Takeaways - Stop rushing! When confronted with danger in the backcountry. Be sure to assess the full scope of risk. Among the many possible outcomes, are we worried about discomfort, injury, or death? Discuss pros and cons. Talk through a cost benefit analysis. In this case, had we waited another fifteen minutes to watch the waves, we would have known the true scope of the danger, that some waves would threaten more than just wet legs. We should have checked to see how much driftwood was floating in the water, which is actually the most dangerous element present, as the heavy logs can smash skulls and break limbs. This much danger was not worth getting home an hour or two earlier. We could have predicted this, we should have discussed it more, and we definitely should have waited.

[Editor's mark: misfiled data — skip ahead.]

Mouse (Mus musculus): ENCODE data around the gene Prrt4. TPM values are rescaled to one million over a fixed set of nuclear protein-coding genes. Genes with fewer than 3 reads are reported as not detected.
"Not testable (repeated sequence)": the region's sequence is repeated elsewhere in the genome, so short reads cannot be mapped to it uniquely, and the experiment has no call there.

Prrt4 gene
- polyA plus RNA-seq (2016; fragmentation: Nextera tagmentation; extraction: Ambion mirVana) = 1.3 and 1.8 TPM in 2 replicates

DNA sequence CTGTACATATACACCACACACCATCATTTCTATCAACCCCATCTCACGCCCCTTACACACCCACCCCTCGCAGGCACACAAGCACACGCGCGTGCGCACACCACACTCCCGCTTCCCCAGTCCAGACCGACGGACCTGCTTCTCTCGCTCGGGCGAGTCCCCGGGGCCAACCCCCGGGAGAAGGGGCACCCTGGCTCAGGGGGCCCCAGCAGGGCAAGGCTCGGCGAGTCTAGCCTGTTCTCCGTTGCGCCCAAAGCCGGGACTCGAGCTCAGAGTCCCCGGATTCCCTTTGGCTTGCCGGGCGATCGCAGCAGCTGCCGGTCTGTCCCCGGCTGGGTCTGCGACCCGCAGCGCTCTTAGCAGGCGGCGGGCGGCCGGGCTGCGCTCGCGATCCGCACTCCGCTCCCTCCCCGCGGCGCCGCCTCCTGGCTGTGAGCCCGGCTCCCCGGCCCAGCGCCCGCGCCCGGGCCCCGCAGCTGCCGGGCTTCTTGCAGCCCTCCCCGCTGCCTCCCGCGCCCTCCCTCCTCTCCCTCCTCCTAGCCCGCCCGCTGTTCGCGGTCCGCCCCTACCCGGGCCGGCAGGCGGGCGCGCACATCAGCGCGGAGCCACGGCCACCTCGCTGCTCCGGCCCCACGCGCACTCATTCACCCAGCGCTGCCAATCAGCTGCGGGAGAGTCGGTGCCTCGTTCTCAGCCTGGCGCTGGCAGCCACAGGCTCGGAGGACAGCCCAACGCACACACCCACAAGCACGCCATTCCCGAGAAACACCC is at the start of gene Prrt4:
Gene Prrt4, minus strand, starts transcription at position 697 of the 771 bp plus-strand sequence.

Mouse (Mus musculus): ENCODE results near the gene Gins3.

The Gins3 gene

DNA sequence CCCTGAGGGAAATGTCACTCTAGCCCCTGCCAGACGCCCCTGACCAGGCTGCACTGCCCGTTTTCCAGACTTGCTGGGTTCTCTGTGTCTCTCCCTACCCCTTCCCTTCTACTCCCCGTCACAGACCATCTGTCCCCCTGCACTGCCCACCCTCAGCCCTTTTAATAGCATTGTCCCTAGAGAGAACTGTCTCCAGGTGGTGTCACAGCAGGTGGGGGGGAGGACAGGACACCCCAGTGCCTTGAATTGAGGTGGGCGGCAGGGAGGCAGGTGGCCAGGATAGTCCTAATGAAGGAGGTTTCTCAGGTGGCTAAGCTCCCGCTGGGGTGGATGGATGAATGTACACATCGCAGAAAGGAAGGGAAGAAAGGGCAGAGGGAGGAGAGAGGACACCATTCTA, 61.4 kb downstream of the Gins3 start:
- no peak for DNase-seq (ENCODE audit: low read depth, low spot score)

Blunder #3 - Camping above timberline in a lightning storm. We felt so lucky to have scored walk-up permits to spend the night at Sahale Glacier Camp in North Cascades National Park. Someone had canceled their rare and sought-after backcountry camping reservation at the last minute because of an incoming storm. We shook off weather warnings from the rangers, and started our hike. It was one of the most picturesque alpine campsites I’d ever seen… until the clouds rolled in. At first there was hail. Then giant raindrops. And then the thunder and lightning started. And we were utterly exposed, camped on a rocky slope, high up the mountain. We spent a mostly sleepless night as a lake formed underneath our tent. I remember the terror as flashes of lightning danced on the walls, while deep booms and rumbles reverberated. I watched a tree get struck by lightning and catch fire on the opposite side of the valley. We survived the night in our tent puddle, safe but wet and ready to head home. While eating lunch back in town, we heard tell of a gargantuan landslide blocking off the trailhead, and hikers trapped in the parking lot in need of helicopter rescue. We might have been the last people who made it out that morning.